Lucas Thomas's grandmother Caroline returns every Valentine's Day to the station where, at their then first wedding anniversary, she waved off to the pacific war theatre in 1944 naval pilot... See full summary »
Jennifer Love Hewitt,
When his father dies, Terry returns to the house where he grew up, planning to stay only long enough to clean and settle the estate. Yet something indescribable keeps him there longer than ... See full summary »
Returning from the War, Noah Lark discovers his family is gone. With a passion for fishing, Noah travels to a new town in search of a legendary great bass that has yet to be caught. On his ... See full summary »
Romantic drama set in rural Ireland of the 1930s. The story begins when 19-year-old Elizabeth has a brief fling with an actor and falls pregnant. Community pressure forces her to marry a ... See full summary »
Elisabeth Dermot Walsh,
Jordan Donavan, a photographer in New York, is so disappointed when after five years of going steady Edward Morgan offers her not marriage but just to move in with him, that she accepts the... See full summary »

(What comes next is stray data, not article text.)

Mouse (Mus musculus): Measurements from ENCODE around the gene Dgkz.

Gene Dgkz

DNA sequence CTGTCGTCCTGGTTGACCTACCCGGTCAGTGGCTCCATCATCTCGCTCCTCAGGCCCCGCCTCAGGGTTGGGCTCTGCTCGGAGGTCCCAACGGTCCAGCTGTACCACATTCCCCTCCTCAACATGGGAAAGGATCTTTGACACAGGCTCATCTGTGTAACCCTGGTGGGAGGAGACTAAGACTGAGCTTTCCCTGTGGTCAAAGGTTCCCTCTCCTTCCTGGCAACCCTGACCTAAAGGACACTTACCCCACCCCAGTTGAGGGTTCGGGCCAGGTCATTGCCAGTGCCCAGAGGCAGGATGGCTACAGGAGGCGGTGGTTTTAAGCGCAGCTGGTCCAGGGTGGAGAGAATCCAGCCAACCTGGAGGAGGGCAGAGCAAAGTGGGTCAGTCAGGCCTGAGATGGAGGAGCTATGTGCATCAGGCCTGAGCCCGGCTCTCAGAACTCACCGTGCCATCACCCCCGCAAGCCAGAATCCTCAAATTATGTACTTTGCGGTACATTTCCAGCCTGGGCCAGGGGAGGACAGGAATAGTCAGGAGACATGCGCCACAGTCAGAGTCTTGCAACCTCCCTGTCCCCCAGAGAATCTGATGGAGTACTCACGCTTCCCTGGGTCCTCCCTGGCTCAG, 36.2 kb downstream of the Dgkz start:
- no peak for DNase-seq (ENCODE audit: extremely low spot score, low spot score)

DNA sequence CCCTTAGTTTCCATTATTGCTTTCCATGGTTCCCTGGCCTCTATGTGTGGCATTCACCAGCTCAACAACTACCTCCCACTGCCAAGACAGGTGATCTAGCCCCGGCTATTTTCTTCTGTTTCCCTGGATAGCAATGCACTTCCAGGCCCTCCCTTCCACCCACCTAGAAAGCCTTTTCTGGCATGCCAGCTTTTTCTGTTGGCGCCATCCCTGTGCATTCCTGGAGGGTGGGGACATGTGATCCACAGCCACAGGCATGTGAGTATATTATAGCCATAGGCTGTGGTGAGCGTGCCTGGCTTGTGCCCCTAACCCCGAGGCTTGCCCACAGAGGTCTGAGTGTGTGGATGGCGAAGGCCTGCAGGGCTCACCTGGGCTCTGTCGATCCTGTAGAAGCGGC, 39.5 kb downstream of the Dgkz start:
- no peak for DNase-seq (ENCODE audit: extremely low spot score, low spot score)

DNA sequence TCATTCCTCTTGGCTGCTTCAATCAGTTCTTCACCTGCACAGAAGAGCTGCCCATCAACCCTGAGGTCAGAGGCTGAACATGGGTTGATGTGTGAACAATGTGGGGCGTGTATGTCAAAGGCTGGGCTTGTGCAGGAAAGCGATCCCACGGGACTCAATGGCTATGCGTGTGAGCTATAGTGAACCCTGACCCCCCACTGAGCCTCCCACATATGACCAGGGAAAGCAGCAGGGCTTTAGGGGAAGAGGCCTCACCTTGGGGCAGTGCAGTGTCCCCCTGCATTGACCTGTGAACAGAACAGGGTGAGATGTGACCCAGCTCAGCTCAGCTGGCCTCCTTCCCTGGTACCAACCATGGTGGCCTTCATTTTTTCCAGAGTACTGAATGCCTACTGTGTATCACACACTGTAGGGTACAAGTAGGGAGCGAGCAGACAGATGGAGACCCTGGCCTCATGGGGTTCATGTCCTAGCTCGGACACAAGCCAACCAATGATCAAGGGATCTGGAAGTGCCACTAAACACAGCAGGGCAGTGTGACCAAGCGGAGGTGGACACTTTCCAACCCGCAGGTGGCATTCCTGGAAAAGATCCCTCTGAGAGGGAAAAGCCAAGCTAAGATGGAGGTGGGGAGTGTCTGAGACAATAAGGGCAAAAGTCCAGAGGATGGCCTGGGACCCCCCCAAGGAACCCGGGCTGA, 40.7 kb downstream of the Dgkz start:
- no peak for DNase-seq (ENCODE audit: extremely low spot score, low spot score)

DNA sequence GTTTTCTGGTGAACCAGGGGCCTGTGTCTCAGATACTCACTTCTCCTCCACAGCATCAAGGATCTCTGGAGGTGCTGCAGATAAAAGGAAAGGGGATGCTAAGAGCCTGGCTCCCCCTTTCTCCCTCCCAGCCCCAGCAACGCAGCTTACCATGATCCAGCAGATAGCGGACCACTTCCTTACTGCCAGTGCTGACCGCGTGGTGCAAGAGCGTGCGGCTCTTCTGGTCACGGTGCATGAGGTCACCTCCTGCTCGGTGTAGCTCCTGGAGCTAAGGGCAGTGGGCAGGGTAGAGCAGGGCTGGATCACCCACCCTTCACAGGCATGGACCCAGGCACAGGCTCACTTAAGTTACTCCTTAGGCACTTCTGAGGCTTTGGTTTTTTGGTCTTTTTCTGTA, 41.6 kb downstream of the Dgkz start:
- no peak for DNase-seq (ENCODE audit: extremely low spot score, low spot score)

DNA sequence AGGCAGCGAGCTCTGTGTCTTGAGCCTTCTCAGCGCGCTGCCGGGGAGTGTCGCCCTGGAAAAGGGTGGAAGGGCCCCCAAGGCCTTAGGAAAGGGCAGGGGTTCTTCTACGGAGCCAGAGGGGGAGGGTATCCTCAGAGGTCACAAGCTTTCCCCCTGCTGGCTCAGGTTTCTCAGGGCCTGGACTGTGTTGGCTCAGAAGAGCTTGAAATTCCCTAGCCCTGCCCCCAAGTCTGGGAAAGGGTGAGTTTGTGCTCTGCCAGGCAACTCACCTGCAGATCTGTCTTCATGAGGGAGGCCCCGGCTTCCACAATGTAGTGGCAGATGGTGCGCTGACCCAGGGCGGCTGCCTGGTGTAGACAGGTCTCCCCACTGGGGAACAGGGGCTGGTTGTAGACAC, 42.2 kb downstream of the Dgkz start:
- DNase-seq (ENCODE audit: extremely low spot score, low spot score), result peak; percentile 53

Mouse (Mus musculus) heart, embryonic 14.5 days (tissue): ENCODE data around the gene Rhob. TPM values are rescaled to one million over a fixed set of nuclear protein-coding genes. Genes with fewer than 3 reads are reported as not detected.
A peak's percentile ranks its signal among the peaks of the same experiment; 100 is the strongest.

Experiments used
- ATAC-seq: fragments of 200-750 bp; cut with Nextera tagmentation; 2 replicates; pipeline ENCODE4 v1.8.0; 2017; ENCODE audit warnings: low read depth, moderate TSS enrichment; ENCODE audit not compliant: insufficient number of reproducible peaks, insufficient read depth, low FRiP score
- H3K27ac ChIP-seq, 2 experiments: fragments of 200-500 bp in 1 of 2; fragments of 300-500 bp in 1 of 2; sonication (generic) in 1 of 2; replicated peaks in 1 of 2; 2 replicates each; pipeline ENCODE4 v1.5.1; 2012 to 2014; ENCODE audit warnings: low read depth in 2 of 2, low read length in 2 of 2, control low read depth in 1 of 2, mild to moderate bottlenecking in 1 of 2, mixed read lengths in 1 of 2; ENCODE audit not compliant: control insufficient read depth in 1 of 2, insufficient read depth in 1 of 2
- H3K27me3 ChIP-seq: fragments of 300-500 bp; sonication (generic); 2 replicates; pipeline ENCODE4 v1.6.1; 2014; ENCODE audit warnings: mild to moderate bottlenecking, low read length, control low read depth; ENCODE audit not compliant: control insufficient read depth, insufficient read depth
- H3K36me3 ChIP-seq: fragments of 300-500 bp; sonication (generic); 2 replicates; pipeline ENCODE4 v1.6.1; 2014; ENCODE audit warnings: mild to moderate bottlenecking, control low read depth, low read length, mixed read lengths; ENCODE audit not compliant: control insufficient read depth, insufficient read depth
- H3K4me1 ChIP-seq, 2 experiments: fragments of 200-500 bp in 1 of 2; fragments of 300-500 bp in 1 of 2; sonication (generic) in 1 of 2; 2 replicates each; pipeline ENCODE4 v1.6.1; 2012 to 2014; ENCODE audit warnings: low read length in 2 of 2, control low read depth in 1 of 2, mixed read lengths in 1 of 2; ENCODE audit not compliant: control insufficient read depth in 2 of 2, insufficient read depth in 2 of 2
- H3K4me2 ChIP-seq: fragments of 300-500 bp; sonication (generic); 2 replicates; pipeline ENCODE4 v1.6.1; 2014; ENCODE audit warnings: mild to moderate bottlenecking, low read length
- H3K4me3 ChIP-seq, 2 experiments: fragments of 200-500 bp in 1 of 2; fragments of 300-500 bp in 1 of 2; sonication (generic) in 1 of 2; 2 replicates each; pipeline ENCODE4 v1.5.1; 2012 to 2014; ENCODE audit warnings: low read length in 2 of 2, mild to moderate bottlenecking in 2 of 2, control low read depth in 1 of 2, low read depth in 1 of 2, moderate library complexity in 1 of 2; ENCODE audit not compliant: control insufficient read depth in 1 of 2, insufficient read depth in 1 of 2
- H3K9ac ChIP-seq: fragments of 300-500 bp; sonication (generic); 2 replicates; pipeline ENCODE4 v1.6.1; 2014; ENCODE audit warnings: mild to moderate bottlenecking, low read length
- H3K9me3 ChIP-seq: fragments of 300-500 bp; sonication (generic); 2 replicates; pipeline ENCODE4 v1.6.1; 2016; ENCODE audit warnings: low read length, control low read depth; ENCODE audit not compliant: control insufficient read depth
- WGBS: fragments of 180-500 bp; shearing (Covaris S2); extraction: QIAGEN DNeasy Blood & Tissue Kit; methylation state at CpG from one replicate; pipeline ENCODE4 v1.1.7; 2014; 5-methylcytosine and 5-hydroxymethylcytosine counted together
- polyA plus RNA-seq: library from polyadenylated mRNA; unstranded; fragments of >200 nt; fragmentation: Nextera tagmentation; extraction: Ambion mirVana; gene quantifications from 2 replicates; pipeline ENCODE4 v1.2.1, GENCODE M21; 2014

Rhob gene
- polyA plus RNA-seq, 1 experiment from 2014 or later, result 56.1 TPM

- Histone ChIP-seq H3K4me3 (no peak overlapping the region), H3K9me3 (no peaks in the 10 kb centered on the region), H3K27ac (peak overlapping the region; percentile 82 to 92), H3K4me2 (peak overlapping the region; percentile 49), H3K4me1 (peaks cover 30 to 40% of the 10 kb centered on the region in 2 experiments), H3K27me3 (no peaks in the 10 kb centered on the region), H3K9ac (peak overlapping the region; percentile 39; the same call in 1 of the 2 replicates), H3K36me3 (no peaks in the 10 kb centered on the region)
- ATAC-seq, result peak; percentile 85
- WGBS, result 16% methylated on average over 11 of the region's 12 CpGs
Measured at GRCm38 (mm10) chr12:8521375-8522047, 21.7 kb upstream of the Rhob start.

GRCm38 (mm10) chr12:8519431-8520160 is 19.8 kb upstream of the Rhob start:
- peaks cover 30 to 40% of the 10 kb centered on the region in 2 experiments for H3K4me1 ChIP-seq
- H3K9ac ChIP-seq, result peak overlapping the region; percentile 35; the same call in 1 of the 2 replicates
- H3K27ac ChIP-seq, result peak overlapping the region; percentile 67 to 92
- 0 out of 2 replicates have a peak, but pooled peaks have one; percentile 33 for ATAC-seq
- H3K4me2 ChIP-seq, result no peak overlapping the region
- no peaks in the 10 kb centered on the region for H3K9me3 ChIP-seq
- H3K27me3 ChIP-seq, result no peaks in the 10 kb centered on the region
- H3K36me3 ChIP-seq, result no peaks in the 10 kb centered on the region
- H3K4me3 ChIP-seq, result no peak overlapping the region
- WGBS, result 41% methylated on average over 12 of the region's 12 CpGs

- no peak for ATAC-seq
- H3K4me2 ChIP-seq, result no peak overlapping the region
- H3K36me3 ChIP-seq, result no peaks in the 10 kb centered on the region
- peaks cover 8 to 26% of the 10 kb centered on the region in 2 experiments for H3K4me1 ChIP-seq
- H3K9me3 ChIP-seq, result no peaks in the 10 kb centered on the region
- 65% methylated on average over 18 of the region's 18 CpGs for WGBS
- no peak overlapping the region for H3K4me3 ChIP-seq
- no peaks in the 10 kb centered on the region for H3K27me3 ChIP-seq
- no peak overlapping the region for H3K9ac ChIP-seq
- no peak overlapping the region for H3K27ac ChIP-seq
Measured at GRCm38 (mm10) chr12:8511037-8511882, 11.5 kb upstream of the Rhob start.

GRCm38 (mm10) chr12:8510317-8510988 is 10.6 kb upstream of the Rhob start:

David S. Cass Sr.
A badly injured leg forces hunky fireman Jeff, who lost his father in a fire as a young boy, to rent a ground floor room during his recovery. Thus he moves in with divorcée Jenny, a 911 ... See full summary »
Natalie and Nick are frustrated with their luck in romance. After tossing coins into a fountain, the two then begin dreaming about each other. But, according to fountain mythology, they only have a week to turn those dreams into reality.
In this Hallmark made-for-television movie, two young performers (Keri Russell and Skeet Ulrich) offer thoughtful character portrayals in the heartland of America during World War II. After becoming pregnant by a soldier (who never appears in the film), a young woman is forced to marry virtually by proxy; she is sent to the Midwest by her stern father and accepts a total stranger, Ray, as her husband. The film focuses on the bonding of a decent man of the earth and the more worldly, educated Livy. The film was earnest in its portrayal of the two main characters. There is also some beautiful cinematography of the American heartland. Although I did not find the overall effect of the film entirely plausible (including Livy's relationship with two Japanese women internment victims working the fields), I nonetheless applaud the Hallmark organization for a tasteful effort. Even the Hallmark commercials were refreshing when compared with the annoying generic commercials on television today.
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